Summer is in full swing and it’s time to savor our more hedonistic lives; more time spent playing, soaking up the sun and entertaining. This is the time of year that fresh fruits and vegetables abound as do Margaritas, Sangria, ice cream, hot dogs, pastries and long hours spent dining with friends.
As much as we love these summer indulgences, we need to think twice about the extent of our “it’s party time” attitude. We will live with this body that we help create for the rest of our lives.
Every carbohydrate you eat–every piece of bread, pasta, bagel, cake, cookie, muffin, fruit, vegetable, bean, or grain–ends up as glucose in the blood.
Glucose is the most basic form of sugar. Your body’s cells require glucose for energy. Glucose is the only form in which sugar can be transported directly into your bloodstream. All other forms or chains of sugars, otherwise known as carbohydrates, must be broken down by your digestive system to be converted into glucose. This creates…
The Carbohydrate Conundrum
To simplify, we have two groups of carbohydrates: the simple carbs and the complex carbs.
Complex carbs consist of whole foods such as vegetables, whole grains, and legumes. These are digested more slowly and are packed with fiber, vitamins, and minerals.
Simple carbs consist of refined foods such as most breads, pastas, bagels, cakes, cookies, etc. They are digested quickly, and they move into the bloodstream rapidly.
It’s a misconception that all carbs are bad. The truth is that the American diet is heavily dependent upon simple carbs. Simple carbs lead to blood sugar swings that effect your hormones, weight, moods, and they leave us more susceptible to chronic diseases like heart disease and cancer, immune challenges, and fatigue.
By choosing whole, unprocessed foods, you can control these swings and have a stronger hand in reclaiming your health. Our aim should be to keep our blood sugar levels within the green zone on the diagram below.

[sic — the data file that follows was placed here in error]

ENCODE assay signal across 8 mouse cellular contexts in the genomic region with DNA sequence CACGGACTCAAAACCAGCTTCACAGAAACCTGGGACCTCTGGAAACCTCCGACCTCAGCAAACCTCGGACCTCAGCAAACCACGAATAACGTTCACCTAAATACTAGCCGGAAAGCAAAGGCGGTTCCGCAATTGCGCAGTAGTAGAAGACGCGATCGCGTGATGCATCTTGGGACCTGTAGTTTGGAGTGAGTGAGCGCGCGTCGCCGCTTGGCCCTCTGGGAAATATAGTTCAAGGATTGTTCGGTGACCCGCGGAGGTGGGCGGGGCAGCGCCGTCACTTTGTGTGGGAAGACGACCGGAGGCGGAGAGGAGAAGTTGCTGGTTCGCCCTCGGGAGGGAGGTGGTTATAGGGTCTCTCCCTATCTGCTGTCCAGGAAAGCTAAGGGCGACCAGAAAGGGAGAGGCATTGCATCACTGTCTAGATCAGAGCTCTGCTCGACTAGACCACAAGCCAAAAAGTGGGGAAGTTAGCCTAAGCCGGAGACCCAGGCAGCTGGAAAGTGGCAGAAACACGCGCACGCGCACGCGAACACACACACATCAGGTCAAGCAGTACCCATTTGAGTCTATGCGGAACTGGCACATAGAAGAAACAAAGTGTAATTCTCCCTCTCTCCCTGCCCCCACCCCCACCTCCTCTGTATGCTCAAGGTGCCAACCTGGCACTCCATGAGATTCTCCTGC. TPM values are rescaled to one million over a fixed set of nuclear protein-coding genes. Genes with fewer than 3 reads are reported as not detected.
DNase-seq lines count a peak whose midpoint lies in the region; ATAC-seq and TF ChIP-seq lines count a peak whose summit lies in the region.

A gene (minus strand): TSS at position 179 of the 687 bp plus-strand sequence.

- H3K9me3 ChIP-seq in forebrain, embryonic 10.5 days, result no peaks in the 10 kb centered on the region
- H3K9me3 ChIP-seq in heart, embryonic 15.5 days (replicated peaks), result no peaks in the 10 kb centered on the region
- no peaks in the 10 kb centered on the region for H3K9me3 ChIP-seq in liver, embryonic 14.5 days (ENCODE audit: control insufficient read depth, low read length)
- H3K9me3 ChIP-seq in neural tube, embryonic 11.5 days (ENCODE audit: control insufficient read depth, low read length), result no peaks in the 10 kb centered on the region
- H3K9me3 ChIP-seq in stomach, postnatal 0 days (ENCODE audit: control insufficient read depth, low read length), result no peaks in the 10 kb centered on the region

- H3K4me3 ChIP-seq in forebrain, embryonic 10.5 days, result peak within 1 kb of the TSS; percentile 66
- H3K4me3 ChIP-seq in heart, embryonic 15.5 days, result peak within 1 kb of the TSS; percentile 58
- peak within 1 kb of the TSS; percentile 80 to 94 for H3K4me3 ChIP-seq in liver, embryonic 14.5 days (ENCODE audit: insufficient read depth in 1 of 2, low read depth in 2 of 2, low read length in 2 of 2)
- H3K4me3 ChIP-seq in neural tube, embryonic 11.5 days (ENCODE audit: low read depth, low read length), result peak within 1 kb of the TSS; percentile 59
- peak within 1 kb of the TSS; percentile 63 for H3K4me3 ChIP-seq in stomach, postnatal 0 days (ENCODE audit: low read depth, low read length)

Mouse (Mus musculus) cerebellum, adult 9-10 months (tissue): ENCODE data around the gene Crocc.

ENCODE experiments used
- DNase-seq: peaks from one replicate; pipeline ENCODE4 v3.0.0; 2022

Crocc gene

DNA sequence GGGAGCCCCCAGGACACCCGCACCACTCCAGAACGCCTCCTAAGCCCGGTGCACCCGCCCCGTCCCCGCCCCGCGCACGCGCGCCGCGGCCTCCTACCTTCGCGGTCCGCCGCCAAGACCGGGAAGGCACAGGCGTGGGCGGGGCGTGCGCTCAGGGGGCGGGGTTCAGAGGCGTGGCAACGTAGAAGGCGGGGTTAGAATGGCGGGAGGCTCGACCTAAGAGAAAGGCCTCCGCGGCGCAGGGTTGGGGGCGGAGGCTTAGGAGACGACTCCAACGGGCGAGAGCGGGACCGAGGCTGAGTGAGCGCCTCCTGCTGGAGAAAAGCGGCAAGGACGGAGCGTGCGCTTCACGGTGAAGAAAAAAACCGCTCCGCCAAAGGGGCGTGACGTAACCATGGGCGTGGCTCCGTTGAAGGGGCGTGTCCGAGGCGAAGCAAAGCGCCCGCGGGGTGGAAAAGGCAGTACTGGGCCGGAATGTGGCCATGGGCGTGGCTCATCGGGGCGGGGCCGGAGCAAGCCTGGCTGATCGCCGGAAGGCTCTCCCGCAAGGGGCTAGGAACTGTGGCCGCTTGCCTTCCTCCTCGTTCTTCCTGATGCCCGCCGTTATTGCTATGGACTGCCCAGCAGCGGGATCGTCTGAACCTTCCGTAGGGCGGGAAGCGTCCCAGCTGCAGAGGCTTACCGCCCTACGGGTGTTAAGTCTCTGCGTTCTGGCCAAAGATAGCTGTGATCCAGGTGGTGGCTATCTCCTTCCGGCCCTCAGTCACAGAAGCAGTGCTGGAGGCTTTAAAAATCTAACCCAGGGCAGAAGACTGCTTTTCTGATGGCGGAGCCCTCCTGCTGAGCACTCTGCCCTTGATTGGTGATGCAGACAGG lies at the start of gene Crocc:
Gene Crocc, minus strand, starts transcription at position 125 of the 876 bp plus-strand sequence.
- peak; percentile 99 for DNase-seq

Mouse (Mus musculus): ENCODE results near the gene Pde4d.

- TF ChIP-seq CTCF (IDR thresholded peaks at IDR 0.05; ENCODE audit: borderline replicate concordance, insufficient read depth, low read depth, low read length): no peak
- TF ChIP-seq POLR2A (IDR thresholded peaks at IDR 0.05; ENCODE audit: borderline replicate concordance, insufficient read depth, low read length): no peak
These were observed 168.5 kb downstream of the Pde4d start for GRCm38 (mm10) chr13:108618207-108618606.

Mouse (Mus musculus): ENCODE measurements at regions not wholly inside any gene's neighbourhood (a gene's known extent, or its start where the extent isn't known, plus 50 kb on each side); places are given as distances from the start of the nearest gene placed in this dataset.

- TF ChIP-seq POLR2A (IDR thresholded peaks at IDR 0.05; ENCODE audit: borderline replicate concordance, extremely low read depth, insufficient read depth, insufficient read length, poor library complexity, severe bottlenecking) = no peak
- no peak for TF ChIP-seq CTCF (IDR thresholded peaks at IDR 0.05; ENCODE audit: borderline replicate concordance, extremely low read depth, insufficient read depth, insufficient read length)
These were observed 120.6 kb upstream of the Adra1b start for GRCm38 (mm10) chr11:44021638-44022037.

If you desire to live a long and vibrant life it is time to modify the “swings” in your blood sugar levels. Bring on the good carbs! You will feel the difference.
So…. what SHOULD you eat at cocktail hour? Raw vegetables of course (with a bit of hummus for dip)! Edamame in the shell are a fun, great treat (but don’t over do it…the calories add up.) I also love the 2 recipes below:
Sesame Asparagus Spears:
1 1/2 tbsp. sesame oil
2 tbsp. white wine vinegar 2 tbsp soy sauce
2 tsp. sugar kosher salt
1 pound fairly thin pencil asparagus, ends trimmed, cut into 2 inch pieces
2 tbsp. sesame seeds (white or a combination of white and black)
Bring large pot of water to a boil. In medium bowl, whisk together the sesame oil, white wine vinegar, soy sauce and sugar. Set aside. Prepare ice bath for asparagus. Add a lot of salt to the boiling water. Add the asparagus to boiling water and cook for 1 1/2 to 2 minutes – you want them to be crunchy. Remove the asparagus from the water with a strainer and transfer to ice bath. Allow them to cool for a few minutes and then place them on a clean kitchen towel to drain any excess moisture. Toss the dry asparagus with the sauce and top with the sesame seeds. Refrigerate for an hour, or until ready to serve. Serves 6 – 8 small portions
Zucchini and Cucumber Carpaccio (Recipe created by Cristina Ferrare)
2 cucumbers, sliced paper thin
2 zucchinis, sliced paper thin
1/4 cup extra-virgin olive oil
4 Tbsp. fresh lemon juice
1 Tbsp. rice wine vinegar
1 Tbsp. fresh mint, finely chopped
2 tsp. fresh dill, finely chopped
1 Tbsp. Italian parsley, finely chopped
1/2 tsp. kosher salt Fresh Cracked black pepper (to taste)
1/2 cup feta cheese, crumbled
1/4 cup roasted walnuts, chopped
In a glass bowl whisk together, olive oil, lemon, rice wine vinegar, mint, dill and parsley. Set aside. Slice the vegetables on a mandolin or a vegetable slicer that can slice paper thin. Arrange the zucchini and cucumbers alternately on a large platter. Sprinkle lightly with kosher salt, walnuts and cracked pepper and add the crumbled feta. When you are ready to serve, drizzle 3 tablespoons of vinaigrette over the top. If you are not going to use the salad right away, wait to add the vinaigrette at the last minute. Cover with plastic wrap and refrigerate until you are ready to serve.
And the big question, “What About Alcohol?” Most health experts recommend the following hierarchy when choosing alcohol, based on potential health benefits (such as antioxidant content): choose red wine over white wine; choose wine over beer; choose darker-colored beers over lighter-colored beers; and choose beer over liquor and liqueur.